The future of mixed use development/urbanization: Part 2, Incremental intensification and planned densification
As mentioned, the first session on Saturday at the Makeover Montgomery conference was about financing mixed use development. All three presentations were quite good.
This blog entry will be much shorter than the previous one, even though the concepts in Daniel Slone's presentation on "Planned Densification: Issues of Planning, Building and Harvesting Value of Anticipated Densities" were, while not necessarily "pathbreaking," because they are based on historical development practices, are definitely worth deeper and repeated consideration.
His argument is that:
1. Places became more intensely developed over time. Small properties got added on to, houses had rooms converted for commercial use, etc., over time.
In DC, if you look closely, we have plenty examples of what he is talking about, mostly in how many traditional commercial districts are converted rowhouses, such as on H Street NE.
Flickr photo of the north side of the 900 block of H Street NE by Tedeytan.
2. We need to build that capability into new developments, suburban communities, sprawl repair, etc., because what people want in the end in terms of commercial districts is very difficult to achieve at the outset because (a.) the market isn't there to support this type of development in terms of desired retail activity; and (b.) it's almost impossible to finance. (This is another issue that needs to be addressed, but isn't the subject of this post.)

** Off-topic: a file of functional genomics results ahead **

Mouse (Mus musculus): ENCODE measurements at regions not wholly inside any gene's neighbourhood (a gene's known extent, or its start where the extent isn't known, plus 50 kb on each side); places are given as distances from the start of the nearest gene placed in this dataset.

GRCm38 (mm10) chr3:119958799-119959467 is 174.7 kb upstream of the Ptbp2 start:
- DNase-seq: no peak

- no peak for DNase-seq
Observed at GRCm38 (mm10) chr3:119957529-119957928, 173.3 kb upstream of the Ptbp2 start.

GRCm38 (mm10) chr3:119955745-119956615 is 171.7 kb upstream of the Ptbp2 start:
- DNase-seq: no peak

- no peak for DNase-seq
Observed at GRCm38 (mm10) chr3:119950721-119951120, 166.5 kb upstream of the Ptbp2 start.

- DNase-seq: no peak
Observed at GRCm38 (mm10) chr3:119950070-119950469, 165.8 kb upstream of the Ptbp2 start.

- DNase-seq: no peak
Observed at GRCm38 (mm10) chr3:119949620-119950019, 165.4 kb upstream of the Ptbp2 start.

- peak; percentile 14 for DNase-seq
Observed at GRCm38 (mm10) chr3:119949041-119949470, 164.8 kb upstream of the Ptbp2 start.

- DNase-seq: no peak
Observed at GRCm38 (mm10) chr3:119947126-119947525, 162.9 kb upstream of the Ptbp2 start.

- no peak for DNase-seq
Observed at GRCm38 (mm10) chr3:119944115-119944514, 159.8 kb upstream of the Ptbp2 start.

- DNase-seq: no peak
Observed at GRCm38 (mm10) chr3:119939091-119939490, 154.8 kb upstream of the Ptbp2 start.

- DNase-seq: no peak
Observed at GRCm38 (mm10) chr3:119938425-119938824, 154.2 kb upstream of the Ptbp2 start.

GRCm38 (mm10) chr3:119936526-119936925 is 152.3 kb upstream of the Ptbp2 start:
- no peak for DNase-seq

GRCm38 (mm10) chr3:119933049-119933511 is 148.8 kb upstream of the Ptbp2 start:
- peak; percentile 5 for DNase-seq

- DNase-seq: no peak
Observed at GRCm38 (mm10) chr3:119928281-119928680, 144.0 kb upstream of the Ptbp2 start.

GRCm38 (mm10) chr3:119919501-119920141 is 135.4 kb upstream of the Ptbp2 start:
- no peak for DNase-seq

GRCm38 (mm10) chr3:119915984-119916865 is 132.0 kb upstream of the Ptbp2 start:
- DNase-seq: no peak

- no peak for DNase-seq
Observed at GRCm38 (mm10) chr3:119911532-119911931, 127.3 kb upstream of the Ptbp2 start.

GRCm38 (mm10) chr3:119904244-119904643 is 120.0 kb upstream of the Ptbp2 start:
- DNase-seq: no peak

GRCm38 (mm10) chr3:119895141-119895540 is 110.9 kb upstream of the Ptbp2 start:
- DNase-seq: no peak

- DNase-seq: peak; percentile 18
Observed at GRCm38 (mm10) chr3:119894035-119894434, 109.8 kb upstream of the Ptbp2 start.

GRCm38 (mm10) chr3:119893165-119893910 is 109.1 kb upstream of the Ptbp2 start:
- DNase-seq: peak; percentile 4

One of the things Dan talked about, and again, this is more about new communities, is starting simple, with vendor booths, temporary buildings, trailers, etc. Moving buildings, reusing them, as you generate the market activity to support the creation of more permanent, and bigger structures, etc.
This is about strategies for absorbing and utilizing available and underutilized spaces in a manner that isn't marginal (e.g. store front churches in what was once commercial space). Among other initiatives, that's what "temporary urbanism" programs are about.